Perhaps. But they also enjoy shooting and sharing video clips, another feature missing from the current Lytro camera. “If you don’t have video, it’s not going to get adopted,” insists Paul Gallagher of Pelican Imaging Corp., a start-up based just a few doors from Lytro in Mountain View, Calif. Pelican is betting that light-field photography will find a natural home in smartphones, which can leverage their powerful application processors for the necessary computations.
“The generation of chips coming out the first half of this year should be more than adequate for light-field photography,” says Gallagher, who is Pelican’s vice president of business development and marketing. Pelican’s system eschews a single, space-hogging main lens in favor of a bug-eye-like array of 16 to 25 microcameras, carefully aligned with a traditional (but higher resolution) image sensor. The device will be capable of both 3-D and video imaging. Pelican is hoping it will appear in smartphones before the end of 2013.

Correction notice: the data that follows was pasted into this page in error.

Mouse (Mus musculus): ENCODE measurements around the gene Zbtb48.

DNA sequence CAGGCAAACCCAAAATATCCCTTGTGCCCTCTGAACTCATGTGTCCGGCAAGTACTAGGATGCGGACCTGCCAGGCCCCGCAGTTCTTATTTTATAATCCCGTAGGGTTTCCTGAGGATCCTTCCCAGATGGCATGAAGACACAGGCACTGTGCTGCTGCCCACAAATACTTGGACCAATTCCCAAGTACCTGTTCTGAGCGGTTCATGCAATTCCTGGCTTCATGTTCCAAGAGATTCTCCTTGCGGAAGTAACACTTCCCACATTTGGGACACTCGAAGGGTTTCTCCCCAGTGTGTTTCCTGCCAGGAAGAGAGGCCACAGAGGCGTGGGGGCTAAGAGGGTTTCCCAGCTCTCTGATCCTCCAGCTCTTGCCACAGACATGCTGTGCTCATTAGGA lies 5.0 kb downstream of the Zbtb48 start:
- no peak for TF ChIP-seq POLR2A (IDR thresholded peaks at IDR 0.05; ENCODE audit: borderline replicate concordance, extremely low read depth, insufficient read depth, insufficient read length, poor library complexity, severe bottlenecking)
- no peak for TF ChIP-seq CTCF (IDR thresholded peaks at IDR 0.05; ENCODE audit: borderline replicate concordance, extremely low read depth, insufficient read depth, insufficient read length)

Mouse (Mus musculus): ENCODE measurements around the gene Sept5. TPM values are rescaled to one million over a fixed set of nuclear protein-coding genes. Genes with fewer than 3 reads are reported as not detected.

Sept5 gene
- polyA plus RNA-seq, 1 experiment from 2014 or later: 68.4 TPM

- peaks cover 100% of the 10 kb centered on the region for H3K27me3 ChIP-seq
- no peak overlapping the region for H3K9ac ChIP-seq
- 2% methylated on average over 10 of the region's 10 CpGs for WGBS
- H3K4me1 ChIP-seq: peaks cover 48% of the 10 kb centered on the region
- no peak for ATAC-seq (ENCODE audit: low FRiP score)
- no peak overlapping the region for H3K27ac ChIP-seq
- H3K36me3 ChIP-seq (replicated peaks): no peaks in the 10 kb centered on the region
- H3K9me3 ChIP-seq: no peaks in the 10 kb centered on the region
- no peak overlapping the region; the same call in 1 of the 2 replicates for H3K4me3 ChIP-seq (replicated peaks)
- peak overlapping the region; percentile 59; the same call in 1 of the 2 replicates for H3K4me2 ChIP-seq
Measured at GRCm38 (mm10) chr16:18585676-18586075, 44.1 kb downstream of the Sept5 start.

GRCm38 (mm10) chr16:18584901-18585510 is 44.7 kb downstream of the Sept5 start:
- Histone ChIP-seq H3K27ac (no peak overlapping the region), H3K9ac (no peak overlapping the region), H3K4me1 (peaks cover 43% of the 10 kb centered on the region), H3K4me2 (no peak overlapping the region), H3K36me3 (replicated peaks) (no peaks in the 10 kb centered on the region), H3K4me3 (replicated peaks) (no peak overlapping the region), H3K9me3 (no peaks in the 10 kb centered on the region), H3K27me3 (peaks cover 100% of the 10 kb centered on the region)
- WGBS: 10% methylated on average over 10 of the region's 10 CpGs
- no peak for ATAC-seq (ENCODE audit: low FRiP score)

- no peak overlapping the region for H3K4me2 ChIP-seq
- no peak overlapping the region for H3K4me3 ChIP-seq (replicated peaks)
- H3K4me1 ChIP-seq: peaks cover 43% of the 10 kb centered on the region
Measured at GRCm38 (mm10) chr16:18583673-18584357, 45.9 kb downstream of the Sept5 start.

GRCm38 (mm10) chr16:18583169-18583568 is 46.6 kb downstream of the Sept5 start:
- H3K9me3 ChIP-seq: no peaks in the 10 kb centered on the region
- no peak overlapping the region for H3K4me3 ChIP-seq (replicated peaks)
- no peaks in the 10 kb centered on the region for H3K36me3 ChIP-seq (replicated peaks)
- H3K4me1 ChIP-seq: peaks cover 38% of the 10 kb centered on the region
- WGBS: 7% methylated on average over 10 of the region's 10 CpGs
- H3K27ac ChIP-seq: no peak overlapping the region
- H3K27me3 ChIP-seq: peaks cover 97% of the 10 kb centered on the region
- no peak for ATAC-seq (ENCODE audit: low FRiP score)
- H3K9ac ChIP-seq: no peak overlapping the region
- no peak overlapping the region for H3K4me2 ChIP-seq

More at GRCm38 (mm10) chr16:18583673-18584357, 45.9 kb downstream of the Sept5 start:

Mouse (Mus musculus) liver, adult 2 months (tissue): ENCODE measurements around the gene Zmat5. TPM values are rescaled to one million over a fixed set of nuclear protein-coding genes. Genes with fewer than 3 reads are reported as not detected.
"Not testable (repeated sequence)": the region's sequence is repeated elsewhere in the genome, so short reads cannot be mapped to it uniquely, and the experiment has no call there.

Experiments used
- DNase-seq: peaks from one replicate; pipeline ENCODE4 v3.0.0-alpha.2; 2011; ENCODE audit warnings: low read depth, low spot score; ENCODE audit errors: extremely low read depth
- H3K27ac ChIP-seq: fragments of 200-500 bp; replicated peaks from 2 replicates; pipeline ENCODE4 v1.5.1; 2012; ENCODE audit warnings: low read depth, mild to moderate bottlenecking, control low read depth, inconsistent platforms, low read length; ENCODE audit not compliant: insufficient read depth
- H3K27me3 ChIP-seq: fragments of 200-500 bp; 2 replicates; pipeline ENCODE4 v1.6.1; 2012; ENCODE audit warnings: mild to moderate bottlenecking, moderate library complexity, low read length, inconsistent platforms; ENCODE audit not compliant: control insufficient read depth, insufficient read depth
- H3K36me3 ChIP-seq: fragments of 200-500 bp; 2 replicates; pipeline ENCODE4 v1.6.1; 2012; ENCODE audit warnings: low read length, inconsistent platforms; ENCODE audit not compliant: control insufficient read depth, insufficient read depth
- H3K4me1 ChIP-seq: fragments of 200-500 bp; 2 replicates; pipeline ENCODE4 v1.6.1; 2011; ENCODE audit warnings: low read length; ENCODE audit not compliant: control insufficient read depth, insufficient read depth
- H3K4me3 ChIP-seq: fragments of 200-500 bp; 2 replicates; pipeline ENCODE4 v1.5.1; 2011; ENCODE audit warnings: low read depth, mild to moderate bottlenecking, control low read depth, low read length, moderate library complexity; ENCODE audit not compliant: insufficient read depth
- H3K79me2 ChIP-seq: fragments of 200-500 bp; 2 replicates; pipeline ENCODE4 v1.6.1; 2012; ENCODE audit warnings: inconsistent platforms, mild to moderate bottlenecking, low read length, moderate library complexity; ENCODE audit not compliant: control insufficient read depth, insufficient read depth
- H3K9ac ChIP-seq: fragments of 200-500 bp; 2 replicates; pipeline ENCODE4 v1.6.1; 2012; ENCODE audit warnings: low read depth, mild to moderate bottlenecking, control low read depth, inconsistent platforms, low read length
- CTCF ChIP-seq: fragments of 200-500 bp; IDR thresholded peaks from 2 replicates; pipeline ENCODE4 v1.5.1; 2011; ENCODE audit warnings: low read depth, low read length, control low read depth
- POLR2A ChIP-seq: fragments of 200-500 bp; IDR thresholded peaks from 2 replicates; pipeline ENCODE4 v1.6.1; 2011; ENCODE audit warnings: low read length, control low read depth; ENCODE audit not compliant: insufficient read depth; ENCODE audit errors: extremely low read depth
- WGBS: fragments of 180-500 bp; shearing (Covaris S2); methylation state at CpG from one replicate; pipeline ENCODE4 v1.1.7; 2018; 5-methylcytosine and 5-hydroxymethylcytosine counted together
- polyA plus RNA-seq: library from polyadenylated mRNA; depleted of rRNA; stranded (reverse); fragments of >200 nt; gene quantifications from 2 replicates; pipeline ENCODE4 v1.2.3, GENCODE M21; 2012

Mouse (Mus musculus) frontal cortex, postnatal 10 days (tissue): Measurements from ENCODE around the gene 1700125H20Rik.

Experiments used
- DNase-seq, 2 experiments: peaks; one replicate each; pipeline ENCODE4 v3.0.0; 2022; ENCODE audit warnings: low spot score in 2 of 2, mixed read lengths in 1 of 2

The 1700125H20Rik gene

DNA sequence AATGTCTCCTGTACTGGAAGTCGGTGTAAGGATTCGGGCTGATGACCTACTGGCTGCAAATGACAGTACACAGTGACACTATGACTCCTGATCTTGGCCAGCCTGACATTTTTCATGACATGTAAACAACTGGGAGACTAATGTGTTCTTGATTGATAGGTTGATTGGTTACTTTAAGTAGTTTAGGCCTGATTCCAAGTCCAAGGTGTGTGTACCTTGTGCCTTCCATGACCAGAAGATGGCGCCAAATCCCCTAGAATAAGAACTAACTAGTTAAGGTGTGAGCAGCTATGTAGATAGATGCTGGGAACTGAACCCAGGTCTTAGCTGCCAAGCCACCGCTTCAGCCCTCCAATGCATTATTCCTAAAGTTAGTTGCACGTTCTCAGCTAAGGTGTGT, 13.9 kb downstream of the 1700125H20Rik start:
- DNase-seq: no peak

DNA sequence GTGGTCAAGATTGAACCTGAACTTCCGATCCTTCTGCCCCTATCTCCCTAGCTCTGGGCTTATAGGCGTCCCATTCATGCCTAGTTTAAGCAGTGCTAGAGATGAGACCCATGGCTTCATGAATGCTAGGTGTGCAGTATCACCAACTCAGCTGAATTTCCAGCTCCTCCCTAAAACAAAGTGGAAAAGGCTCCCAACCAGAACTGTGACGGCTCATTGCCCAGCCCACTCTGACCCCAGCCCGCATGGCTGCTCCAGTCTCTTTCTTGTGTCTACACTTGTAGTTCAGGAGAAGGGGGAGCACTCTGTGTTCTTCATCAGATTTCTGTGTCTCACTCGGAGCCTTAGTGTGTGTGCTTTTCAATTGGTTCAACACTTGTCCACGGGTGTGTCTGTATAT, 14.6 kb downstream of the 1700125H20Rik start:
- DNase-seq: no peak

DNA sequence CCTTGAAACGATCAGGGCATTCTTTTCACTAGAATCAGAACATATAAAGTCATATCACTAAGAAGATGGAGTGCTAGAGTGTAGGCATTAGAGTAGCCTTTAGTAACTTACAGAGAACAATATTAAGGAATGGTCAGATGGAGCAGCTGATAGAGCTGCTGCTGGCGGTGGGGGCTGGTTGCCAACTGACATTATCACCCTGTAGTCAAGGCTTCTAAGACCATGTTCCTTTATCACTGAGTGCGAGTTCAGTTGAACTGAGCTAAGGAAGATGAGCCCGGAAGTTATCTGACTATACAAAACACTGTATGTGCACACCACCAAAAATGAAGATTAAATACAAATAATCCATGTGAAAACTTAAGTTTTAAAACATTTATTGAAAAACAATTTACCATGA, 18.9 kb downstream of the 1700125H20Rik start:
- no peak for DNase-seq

While Lytro and Pelican test the consumer market, a German firm has for two years been quietly shipping light-field cameras for industrial use. Raytrix is targeting applications in research, microscopy, and optical inspection in manufacturing. Its cameras use yet another kind of optical setup, one championed by Todor Georgiev, an optics researcher at San Diego–based Qualcomm, who has over 50 patents in plenoptics. Georgiev has dubbed the new configuration Plenoptic 2.0 [PDF].